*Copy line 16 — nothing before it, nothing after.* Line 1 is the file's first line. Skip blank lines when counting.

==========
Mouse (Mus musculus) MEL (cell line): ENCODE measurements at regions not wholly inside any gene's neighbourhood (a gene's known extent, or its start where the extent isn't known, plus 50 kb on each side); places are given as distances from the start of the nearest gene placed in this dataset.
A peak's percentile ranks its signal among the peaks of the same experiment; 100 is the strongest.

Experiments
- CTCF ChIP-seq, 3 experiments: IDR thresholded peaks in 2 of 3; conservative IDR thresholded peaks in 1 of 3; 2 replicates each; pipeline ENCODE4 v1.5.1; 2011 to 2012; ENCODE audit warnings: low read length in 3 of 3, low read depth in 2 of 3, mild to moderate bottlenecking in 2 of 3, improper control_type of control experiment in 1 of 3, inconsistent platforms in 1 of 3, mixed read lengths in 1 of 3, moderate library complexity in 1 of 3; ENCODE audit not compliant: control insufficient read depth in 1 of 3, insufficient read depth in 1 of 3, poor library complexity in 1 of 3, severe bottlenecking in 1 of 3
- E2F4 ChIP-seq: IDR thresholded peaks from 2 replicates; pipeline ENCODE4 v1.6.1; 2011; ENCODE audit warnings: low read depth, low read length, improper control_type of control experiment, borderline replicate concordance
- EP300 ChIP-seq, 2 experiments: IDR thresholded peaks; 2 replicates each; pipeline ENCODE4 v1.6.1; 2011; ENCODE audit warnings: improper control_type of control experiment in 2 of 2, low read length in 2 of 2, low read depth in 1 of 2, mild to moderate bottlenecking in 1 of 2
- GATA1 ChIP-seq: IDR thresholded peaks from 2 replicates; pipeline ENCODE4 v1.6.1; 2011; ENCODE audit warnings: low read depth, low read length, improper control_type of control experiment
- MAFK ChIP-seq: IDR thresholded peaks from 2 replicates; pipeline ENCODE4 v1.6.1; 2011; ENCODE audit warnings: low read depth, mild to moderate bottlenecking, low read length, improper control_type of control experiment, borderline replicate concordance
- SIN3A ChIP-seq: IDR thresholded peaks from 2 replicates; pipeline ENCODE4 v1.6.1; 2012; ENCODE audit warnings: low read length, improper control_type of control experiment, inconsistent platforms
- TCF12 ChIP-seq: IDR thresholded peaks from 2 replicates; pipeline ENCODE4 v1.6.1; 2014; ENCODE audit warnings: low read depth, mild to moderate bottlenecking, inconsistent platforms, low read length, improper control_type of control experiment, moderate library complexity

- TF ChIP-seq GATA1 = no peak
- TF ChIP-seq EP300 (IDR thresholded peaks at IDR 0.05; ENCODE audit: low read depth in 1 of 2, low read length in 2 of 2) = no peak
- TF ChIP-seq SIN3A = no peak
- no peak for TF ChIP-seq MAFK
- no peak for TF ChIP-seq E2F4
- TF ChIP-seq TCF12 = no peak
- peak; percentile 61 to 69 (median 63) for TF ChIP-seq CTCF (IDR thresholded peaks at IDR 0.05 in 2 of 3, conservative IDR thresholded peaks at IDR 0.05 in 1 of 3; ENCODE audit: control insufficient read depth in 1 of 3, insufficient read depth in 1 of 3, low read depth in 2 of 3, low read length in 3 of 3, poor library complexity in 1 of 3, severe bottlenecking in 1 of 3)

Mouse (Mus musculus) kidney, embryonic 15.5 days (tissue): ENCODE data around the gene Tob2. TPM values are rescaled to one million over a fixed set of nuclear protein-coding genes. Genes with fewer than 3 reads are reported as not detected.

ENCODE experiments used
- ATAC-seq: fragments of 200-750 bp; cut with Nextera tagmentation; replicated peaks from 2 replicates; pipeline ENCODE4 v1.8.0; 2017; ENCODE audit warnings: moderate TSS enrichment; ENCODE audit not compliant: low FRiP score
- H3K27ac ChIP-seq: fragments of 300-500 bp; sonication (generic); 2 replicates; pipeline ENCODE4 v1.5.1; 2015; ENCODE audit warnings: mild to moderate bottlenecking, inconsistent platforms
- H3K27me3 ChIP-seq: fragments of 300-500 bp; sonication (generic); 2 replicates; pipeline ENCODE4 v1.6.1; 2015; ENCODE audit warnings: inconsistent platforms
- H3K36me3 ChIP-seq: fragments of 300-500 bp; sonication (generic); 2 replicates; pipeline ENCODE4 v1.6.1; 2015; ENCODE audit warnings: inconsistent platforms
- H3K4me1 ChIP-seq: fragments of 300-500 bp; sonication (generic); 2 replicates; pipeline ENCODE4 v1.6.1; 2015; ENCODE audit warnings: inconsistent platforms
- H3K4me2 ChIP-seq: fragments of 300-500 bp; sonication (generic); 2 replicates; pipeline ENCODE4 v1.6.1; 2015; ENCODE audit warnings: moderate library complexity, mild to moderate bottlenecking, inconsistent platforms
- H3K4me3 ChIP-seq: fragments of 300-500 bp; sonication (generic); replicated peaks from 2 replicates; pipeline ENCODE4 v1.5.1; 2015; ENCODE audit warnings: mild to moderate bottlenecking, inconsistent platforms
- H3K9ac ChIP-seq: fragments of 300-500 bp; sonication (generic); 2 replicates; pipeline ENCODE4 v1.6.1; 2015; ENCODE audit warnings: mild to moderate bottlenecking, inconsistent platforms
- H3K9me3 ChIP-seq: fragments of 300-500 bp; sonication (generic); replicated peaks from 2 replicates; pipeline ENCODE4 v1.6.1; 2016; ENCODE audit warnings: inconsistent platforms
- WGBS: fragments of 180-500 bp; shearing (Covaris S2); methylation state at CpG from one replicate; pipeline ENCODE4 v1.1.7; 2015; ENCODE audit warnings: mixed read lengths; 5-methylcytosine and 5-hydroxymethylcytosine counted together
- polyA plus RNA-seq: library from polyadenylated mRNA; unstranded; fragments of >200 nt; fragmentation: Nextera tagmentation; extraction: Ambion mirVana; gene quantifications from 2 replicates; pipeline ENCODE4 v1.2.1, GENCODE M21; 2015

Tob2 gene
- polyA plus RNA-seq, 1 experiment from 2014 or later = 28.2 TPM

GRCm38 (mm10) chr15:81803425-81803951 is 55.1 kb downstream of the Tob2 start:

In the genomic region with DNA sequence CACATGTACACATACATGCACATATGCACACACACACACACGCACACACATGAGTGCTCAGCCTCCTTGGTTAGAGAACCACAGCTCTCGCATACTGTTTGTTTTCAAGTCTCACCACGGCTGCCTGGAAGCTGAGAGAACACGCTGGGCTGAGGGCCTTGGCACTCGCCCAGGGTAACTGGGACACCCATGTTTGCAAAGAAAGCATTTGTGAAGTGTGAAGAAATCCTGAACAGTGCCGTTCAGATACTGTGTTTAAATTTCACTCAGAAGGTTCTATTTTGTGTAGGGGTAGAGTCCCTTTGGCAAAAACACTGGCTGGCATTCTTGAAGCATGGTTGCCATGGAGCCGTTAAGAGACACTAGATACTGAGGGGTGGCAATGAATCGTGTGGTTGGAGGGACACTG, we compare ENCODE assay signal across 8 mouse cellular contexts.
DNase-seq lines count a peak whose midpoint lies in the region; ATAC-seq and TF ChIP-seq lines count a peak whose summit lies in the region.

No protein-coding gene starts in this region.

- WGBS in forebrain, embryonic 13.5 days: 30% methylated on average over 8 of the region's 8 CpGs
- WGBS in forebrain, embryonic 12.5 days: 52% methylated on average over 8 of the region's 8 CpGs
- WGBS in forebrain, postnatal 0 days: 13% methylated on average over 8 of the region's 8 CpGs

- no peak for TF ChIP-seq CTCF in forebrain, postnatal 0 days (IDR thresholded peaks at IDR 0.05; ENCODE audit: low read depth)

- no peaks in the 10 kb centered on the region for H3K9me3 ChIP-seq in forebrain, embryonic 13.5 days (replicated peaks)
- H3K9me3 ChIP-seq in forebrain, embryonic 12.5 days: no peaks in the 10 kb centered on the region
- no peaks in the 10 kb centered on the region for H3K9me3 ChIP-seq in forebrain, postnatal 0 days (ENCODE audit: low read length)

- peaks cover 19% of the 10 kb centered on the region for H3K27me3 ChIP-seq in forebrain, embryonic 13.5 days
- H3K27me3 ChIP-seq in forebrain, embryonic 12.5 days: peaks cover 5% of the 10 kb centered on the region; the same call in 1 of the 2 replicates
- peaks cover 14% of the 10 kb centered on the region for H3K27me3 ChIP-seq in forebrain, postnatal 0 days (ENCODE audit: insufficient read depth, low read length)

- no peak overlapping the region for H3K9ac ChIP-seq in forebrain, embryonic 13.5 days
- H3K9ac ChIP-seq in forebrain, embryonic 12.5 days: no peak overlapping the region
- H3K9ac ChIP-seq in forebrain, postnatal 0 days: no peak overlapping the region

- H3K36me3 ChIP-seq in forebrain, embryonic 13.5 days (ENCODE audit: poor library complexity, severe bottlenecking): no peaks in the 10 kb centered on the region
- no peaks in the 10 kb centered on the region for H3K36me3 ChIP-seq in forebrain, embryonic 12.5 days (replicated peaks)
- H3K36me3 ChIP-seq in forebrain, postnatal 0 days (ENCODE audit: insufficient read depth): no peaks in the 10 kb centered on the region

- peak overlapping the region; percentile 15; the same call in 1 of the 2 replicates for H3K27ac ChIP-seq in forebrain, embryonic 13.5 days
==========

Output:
- TF ChIP-seq TCF12 = no peak